I'm aware of some specialized programs in glass working. For example, at Salem Community College in New Jersey, they have a Glass Center offering a specialized program in glass work that apparently addresses many of the questions I've asked about unsuccessfully here. For example, whereas I asked in an earlier thread about shop drawings for glass work and gotten cursory answers, Salem CC has an entire course devoted to reading such shop drawings. They also have a course devoted to the glass lathe. I haven't been able to get much information about their program, and in any case I have no way of getting to Salem Community College or of paying for their program, but I think it is likely that they use books. I've been unable to determine from their bookstore's website what books or other literature they might be using and I haven't gotten any replies to my email requesting information about them.
To make a long answer to 's question short, there are other alternatives besides those has listed. In my case, I am trying to learn and to plan using the limited opportunities and resources available to me.
Reply to
Allan Adler

construction project
Oh..
Gonna study it right into submission, eh?
All the book-learnin' in the world doesn't replace hands on experience.
Reply to
Moonraker
writes:
I'm managing with what I have at the moment.
No one said it does. That doesn't mean it doesn't serve a purpose.
I'm not here to argue about the merits of reading and planning. If anyone knows the answers to my various questions and feels like sharing them, I'll be glad to learn from them.
Reply to
Allan Adler
Well, this thread has been pretty well beaten to death, but if it's technical skills you want from a book, the best I've seen is (uh-oh, my brain went blank, and the book isn't readily at hand - I'll try anyway) Glassworking by Hammesfahr and Stong. It's probably out of print, but I've had really good luck searching for books on Amazon; they give numerous links for used books of the desired title.
Get a torch and play as you read. A Minor torch works well for getting down the basic coordination, if that's where you're coming from.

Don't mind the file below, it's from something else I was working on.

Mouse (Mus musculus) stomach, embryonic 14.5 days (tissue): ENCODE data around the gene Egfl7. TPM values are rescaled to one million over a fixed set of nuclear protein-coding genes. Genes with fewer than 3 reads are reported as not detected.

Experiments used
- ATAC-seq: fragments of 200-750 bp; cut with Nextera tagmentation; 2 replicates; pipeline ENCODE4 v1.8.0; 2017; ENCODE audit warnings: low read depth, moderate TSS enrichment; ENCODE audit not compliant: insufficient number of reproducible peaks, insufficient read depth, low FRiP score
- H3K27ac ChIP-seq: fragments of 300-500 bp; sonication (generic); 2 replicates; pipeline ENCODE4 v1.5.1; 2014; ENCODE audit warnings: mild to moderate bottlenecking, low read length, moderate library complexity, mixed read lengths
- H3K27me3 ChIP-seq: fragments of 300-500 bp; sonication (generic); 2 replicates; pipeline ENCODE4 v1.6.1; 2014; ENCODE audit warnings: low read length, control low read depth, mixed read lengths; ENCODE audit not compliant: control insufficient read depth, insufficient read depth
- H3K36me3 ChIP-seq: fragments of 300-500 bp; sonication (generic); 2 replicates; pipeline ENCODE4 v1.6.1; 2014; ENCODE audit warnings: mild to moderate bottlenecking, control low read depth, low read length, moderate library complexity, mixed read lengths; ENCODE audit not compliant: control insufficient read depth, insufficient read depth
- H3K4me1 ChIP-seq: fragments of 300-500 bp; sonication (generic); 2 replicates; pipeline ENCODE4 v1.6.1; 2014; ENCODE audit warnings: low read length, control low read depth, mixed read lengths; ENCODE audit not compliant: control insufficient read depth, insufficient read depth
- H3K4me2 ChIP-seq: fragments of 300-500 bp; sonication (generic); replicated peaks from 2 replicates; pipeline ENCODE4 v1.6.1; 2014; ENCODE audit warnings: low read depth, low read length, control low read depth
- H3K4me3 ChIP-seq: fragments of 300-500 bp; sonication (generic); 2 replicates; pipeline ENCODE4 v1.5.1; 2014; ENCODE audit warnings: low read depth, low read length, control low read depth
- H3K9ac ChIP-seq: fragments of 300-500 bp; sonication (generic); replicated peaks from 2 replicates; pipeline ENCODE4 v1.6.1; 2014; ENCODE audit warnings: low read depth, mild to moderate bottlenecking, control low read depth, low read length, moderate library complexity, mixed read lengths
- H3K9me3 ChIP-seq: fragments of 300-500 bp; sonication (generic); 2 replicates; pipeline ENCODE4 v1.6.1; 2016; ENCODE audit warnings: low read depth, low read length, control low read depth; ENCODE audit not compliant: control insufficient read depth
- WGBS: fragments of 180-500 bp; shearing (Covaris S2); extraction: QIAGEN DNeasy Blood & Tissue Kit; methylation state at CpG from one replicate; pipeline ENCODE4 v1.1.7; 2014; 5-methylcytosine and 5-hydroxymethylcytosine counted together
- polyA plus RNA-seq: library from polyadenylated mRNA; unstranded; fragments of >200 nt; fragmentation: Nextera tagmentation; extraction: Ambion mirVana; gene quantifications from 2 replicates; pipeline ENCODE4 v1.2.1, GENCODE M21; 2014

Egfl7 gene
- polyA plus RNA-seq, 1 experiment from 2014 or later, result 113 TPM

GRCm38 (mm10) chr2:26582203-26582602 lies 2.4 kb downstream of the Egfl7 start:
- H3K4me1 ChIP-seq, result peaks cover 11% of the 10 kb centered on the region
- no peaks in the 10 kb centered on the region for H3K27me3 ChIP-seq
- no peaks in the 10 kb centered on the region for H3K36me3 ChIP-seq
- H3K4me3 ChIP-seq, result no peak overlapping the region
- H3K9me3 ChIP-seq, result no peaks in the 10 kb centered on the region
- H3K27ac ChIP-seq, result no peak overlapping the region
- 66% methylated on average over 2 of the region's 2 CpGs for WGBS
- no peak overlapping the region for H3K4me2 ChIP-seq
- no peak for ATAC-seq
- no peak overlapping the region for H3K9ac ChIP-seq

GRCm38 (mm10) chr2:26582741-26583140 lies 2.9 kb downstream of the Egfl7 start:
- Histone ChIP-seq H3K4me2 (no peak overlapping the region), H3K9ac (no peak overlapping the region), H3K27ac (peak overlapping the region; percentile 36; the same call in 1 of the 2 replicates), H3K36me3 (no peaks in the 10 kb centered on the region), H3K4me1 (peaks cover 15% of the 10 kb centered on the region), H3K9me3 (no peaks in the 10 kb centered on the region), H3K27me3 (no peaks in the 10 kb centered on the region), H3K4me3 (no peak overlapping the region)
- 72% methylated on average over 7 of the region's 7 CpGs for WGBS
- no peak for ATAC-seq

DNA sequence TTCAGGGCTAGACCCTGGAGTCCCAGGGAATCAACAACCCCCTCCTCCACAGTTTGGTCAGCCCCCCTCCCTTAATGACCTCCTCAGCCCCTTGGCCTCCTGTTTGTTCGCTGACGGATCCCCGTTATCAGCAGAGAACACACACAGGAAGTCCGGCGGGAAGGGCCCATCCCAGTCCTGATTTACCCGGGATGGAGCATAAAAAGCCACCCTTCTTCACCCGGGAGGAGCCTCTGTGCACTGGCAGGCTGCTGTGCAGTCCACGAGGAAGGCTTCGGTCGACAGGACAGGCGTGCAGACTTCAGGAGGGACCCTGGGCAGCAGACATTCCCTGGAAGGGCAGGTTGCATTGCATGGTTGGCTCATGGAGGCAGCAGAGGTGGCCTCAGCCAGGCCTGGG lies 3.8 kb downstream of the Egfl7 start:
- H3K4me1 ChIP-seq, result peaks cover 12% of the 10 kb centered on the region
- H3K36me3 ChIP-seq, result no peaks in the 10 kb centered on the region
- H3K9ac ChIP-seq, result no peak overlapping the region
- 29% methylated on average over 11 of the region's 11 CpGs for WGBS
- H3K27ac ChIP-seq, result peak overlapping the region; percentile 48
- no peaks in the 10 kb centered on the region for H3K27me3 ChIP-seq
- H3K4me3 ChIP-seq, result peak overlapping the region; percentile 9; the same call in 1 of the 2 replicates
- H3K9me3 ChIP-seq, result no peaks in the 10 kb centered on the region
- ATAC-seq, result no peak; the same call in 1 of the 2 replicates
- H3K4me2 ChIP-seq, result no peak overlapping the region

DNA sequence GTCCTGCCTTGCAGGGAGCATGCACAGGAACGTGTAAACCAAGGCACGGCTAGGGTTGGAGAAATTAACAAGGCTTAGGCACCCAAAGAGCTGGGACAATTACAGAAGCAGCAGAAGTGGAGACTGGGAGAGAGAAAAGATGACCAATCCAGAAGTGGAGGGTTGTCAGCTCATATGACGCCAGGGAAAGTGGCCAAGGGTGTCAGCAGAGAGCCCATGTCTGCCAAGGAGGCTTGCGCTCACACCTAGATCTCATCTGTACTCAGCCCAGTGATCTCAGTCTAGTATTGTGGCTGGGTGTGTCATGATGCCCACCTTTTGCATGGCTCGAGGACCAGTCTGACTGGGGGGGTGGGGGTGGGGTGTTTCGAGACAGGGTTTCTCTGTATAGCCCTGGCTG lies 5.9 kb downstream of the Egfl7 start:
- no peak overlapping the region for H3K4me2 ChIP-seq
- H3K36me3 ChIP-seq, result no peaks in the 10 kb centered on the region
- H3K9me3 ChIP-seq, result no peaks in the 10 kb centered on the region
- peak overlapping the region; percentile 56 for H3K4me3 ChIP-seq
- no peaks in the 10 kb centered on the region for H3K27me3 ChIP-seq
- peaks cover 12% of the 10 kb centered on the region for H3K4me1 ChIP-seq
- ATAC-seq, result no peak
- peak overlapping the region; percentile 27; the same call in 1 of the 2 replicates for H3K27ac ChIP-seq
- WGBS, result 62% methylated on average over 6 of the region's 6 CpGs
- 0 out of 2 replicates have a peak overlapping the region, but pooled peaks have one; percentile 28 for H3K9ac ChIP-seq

Depending on what you need in the way of electrodes, neon electrodes are easily obtained in several diameters, and even incorporate an evacuation/fill tube. In the US the electrodes are in lead glass, but I believe that Europe uses borosilicate for their neon construction.
Hope you get a chance to play.
Joe
Reply to
Joe
Joe writes:
I read a book by Hammesfahr about 20 years ago, published by W.H.Freeman in San Francisco. At that time, it was a lot harder to search for used books and I eventually gave up. Thanks for reminding me of this book (if it is the same one) or pointing it out (if it isn't). I didn't read it that carefully and it would probably be good to reread it now.
What do you mean by a "Minor torch"? Do you just mean a propane tank or mapp gas tank with a torch attachment?
It really wouldn't be safe to use my apartment for this and I'm not sure my lease would allow it. There is no yard to use. So, I'm not sure I can provide myself a place to work. Best would be a club of some kind that would provide such logistical supports.
When I'm better educated in this craft, I might have more sense about what kinds of risks are reasonable. Right now, I think I need more responsible people taking an interest in any glass working activities I do before I try actually doing anything. Reading is a lot safer in the absence of that.
That's good to know. I'll start looking into what is available.
Actually, there are probably places that make customized neon signs. Maybe I should talk to them about this construction problem.
Thanks, me too.
Reply to
Allan Adler